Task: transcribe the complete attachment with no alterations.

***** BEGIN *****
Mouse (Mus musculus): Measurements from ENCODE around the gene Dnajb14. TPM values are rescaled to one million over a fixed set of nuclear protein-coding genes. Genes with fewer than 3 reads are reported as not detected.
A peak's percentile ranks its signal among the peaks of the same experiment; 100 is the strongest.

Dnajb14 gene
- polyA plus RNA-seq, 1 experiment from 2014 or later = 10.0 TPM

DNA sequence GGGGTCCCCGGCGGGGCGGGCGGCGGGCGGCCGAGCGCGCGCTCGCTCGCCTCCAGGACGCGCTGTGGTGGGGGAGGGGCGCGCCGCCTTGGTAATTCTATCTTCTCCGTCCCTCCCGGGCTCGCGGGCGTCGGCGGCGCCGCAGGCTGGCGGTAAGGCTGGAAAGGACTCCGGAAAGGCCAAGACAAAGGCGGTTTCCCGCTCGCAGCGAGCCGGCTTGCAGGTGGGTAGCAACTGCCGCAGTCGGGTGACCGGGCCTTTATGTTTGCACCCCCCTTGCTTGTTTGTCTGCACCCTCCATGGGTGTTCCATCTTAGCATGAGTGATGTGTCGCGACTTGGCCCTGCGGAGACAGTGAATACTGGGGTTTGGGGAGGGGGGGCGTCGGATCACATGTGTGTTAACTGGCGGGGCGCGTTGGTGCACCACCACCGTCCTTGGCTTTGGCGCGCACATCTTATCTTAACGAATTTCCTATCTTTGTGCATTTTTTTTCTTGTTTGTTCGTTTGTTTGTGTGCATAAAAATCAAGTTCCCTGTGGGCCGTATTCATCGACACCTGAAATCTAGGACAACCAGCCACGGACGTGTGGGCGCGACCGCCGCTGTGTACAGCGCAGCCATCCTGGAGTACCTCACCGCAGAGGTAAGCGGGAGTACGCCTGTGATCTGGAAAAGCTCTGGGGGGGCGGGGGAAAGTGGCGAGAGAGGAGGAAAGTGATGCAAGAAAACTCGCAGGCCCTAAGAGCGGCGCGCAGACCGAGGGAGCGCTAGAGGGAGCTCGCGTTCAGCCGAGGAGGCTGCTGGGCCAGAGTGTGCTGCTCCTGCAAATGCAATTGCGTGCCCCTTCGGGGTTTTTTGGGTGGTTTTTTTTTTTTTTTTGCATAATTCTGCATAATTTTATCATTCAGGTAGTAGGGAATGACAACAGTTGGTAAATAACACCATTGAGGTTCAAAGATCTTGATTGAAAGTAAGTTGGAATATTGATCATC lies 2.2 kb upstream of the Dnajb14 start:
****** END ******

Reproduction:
Mouse (Mus musculus): Measurements from ENCODE around the gene Dnajb14. TPM values are rescaled to one million over a fixed set of nuclear protein-coding genes. Genes with fewer than 3 reads are reported as not detected.
A peak's percentile ranks its signal among the peaks of the same experiment; 100 is the strongest.

Dnajb14 gene
- polyA plus RNA-seq, 1 experiment from 2014 or later = 10.0 TPM

DNA sequence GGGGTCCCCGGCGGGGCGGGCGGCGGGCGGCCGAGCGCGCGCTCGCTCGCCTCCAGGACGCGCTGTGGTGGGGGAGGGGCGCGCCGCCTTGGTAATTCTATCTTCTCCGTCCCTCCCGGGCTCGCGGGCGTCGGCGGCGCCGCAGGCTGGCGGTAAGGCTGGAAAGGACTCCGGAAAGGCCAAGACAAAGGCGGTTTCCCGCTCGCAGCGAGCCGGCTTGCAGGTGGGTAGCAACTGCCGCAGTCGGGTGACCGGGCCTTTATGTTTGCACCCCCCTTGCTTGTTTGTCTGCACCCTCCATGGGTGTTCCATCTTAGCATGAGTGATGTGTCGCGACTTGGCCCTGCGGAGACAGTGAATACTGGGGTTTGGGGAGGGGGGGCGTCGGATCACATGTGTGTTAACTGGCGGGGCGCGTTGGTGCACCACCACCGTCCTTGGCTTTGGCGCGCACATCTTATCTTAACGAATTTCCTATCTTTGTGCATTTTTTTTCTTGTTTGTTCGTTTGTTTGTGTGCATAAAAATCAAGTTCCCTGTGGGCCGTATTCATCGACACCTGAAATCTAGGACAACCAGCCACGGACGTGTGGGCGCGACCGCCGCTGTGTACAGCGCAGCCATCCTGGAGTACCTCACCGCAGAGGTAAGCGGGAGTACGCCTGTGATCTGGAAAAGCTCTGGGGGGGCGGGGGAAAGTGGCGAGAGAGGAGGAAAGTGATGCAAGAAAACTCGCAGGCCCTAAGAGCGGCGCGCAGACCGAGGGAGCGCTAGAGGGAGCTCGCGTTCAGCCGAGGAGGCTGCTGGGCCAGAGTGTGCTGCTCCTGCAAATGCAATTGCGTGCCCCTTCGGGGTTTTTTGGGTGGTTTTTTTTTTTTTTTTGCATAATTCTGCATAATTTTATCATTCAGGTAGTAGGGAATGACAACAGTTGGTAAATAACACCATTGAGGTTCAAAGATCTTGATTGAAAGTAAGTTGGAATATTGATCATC lies 2.2 kb upstream of the Dnajb14 start: